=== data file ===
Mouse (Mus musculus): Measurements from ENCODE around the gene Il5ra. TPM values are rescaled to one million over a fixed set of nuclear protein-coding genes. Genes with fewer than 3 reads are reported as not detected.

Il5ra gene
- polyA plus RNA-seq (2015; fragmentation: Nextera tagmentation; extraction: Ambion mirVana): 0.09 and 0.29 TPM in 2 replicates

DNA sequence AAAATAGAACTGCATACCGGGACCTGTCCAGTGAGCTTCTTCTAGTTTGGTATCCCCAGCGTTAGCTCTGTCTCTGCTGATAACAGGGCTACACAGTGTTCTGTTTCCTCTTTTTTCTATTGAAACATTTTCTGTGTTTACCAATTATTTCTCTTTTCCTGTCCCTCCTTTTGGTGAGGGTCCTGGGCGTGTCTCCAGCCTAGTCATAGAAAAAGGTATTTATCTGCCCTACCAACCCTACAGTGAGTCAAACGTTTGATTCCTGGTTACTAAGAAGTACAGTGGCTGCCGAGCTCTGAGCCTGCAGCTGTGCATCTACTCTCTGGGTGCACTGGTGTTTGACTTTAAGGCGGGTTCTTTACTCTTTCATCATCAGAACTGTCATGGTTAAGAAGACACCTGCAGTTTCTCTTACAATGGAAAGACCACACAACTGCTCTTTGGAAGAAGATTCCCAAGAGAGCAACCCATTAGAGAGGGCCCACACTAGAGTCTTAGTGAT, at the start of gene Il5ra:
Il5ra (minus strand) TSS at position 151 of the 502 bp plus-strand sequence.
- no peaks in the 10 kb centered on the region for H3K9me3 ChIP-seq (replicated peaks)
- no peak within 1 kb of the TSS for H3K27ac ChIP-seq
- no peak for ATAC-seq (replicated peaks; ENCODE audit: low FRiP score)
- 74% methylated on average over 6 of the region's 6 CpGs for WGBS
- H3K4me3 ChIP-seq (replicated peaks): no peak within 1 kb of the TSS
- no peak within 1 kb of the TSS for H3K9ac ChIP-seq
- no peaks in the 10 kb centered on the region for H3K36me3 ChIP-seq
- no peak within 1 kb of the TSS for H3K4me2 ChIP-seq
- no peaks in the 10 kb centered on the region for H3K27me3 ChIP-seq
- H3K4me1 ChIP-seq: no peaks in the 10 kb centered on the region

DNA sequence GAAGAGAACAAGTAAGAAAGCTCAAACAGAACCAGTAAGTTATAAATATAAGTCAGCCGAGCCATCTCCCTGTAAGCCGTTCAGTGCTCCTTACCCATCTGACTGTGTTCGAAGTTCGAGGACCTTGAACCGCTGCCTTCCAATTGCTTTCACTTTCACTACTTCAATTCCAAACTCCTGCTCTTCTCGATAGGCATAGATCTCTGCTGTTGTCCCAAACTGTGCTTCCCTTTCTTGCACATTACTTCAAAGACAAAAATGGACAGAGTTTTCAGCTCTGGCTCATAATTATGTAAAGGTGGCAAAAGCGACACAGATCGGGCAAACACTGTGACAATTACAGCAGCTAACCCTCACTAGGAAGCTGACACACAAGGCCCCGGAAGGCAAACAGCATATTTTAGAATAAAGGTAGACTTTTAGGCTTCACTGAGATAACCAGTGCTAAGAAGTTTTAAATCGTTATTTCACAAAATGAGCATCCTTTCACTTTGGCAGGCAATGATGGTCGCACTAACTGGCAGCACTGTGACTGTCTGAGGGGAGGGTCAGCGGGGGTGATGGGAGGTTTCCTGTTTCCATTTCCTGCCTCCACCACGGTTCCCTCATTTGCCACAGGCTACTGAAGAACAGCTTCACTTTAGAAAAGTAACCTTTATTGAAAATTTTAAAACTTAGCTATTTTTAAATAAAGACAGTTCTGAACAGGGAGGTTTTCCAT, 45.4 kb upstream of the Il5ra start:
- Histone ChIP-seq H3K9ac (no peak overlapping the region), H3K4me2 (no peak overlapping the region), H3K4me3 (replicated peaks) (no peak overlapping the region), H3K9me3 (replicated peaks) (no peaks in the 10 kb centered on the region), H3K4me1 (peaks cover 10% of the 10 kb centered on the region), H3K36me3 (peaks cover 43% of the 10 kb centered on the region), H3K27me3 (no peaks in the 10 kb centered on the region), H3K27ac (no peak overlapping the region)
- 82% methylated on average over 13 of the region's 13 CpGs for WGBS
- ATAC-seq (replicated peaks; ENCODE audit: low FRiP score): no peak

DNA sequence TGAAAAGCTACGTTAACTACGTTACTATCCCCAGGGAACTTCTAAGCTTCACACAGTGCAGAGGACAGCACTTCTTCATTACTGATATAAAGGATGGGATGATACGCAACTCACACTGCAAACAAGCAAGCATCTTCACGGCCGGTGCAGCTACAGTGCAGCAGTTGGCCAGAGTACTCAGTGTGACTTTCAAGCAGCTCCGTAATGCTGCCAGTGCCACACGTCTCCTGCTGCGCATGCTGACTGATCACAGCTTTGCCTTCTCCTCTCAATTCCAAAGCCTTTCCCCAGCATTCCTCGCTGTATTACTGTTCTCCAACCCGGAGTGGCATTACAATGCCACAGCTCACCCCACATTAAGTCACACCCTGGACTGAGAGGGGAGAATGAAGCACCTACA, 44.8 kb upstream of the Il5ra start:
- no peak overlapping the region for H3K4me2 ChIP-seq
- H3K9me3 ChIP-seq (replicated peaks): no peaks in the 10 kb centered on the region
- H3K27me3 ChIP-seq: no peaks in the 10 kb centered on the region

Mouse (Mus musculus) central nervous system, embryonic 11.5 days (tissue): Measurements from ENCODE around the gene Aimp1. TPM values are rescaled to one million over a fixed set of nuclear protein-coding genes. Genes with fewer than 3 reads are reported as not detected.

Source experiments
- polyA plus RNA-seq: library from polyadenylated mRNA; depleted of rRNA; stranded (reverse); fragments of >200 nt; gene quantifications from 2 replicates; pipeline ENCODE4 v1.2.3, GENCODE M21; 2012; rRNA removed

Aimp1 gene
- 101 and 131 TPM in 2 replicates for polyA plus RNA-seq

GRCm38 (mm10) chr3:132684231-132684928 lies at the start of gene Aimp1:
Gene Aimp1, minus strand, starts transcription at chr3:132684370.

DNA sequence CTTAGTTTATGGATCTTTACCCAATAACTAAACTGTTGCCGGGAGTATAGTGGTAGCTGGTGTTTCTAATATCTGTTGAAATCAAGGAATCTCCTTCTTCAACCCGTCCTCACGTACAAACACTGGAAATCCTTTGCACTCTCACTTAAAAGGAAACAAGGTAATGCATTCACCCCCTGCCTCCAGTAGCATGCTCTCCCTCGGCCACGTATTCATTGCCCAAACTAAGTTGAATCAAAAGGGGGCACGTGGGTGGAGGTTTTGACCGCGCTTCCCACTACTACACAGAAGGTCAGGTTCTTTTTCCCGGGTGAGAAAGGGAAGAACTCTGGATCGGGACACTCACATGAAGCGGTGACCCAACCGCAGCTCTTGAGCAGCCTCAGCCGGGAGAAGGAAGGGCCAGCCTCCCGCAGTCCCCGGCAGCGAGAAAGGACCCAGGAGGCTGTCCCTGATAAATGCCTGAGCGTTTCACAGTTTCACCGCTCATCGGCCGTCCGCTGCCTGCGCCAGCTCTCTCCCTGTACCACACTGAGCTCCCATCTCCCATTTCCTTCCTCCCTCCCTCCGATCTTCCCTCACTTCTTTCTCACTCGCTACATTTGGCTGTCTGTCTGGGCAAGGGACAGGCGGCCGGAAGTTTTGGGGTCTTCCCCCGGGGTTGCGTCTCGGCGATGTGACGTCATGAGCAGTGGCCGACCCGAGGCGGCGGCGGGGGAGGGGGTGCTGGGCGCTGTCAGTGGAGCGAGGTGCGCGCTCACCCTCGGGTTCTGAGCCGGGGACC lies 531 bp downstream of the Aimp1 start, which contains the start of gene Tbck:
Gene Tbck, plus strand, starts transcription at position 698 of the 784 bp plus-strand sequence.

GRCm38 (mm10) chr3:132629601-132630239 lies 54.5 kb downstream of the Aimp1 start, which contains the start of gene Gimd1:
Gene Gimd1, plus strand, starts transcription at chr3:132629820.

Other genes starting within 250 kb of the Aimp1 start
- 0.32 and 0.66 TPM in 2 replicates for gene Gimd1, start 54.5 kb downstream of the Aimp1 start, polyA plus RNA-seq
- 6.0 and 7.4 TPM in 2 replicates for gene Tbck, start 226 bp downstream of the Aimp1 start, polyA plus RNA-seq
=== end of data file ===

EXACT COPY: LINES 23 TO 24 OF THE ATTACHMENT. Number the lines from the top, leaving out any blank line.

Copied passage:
- H3K27me3 ChIP-seq: no peaks in the 10 kb centered on the region

Mouse (Mus musculus) central nervous system, embryonic 11.5 days (tissue): Measurements from ENCODE around the gene Aimp1. TPM values are rescaled to one million over a fixed set of nuclear protein-coding genes. Genes with fewer than 3 reads are reported as not detected.